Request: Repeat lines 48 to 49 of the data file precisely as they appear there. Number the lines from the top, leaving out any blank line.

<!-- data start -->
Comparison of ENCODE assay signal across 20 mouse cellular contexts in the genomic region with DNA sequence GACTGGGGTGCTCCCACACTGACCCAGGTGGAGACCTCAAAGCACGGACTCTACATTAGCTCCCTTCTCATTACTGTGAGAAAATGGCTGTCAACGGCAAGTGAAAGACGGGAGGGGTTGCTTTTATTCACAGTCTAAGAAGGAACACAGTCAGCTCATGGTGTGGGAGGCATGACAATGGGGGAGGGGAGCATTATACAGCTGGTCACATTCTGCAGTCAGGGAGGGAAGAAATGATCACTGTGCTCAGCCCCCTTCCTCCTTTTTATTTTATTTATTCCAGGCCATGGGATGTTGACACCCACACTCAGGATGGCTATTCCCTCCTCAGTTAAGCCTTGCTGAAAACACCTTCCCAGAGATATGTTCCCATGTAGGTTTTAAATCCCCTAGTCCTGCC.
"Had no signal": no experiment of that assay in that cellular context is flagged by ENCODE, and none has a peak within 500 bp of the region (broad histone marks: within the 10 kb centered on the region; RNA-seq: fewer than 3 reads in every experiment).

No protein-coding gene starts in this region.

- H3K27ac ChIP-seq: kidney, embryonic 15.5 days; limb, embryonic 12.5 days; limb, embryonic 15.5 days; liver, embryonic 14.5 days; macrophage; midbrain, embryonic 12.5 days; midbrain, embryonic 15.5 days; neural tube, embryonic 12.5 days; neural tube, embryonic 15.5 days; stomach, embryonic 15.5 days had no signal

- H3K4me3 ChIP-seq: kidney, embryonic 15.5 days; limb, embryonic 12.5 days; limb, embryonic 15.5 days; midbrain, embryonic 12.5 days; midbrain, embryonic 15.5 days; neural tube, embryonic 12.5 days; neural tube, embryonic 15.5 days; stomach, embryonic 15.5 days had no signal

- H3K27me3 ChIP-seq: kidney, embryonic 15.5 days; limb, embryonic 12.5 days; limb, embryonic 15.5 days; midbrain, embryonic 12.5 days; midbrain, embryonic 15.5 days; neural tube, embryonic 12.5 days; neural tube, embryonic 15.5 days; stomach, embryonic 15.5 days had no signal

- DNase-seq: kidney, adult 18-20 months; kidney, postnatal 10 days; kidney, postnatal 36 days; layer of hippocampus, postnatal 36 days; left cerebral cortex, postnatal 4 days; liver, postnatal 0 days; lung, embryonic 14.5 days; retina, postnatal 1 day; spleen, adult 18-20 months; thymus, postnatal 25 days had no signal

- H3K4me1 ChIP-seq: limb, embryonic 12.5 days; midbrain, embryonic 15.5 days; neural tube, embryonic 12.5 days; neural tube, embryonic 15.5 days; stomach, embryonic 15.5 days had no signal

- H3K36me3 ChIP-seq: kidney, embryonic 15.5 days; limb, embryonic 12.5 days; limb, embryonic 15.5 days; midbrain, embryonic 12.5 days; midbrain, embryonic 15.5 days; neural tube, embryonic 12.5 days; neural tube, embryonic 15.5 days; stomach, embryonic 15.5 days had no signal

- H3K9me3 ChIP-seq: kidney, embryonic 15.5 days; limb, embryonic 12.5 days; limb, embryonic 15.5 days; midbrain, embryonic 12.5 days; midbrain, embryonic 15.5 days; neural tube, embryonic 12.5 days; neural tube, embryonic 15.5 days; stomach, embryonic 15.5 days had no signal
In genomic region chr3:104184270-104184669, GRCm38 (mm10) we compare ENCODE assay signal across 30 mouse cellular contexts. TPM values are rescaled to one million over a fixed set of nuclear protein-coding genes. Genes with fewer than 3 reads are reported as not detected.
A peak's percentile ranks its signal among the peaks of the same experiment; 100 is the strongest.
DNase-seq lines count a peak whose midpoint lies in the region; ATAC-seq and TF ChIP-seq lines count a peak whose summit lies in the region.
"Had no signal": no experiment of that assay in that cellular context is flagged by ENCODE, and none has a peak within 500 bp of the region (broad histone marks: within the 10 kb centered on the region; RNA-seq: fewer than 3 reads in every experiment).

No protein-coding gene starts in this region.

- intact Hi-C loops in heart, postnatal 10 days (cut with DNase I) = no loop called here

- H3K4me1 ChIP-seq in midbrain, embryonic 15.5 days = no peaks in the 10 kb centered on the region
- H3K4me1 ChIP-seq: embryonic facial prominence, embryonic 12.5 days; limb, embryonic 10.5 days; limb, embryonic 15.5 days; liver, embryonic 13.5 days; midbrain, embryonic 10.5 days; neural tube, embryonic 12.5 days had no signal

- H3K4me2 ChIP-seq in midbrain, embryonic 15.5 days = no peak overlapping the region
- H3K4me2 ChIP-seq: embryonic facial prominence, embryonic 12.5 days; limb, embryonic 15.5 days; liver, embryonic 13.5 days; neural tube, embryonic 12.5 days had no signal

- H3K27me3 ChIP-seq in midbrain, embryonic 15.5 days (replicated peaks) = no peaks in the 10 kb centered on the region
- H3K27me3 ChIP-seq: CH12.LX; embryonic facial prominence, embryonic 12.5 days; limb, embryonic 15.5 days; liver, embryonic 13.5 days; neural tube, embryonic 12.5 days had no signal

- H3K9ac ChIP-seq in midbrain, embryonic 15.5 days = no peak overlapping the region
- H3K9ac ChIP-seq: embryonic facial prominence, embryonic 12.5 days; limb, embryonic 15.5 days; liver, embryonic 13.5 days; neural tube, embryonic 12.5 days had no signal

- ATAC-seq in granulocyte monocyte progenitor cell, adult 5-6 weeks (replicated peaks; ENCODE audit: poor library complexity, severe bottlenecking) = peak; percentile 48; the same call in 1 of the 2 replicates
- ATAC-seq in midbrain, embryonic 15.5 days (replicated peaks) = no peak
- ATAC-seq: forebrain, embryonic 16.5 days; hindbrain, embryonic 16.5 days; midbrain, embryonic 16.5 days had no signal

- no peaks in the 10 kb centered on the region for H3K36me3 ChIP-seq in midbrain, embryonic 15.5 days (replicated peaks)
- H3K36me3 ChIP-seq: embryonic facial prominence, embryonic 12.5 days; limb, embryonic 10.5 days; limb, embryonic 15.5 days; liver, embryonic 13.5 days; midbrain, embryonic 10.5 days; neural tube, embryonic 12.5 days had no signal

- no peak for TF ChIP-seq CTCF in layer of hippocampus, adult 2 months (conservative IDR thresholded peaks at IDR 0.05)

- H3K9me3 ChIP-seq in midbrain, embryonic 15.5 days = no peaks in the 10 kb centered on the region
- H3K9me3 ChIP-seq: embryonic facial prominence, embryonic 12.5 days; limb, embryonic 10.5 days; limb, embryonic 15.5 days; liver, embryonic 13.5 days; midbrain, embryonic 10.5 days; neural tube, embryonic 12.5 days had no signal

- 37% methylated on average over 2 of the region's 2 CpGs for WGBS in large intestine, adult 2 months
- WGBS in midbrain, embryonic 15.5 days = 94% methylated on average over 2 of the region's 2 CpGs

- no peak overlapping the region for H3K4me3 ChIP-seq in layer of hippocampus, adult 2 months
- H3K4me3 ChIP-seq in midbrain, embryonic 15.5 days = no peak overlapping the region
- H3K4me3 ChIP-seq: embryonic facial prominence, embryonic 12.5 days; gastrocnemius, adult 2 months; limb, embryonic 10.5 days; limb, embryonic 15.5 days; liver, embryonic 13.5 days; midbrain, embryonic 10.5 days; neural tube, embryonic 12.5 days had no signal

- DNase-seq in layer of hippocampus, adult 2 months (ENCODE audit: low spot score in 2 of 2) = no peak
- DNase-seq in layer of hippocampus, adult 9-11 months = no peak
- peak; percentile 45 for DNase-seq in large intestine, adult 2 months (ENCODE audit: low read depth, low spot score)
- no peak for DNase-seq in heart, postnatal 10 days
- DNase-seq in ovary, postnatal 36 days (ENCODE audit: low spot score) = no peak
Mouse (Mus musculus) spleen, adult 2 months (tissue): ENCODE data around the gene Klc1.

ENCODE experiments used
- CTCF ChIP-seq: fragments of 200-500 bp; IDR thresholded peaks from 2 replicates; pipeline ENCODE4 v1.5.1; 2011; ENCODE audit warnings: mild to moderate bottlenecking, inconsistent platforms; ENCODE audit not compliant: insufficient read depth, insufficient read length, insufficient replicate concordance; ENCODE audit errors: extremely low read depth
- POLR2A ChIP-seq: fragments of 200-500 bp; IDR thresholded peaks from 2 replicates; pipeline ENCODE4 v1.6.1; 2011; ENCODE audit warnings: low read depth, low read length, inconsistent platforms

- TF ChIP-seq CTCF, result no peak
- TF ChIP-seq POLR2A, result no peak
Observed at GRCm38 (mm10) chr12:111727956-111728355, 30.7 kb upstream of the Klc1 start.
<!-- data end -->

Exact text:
- TF ChIP-seq POLR2A, result no peak
Observed at GRCm38 (mm10) chr12:111727956-111728355, 30.7 kb upstream of the Klc1 start.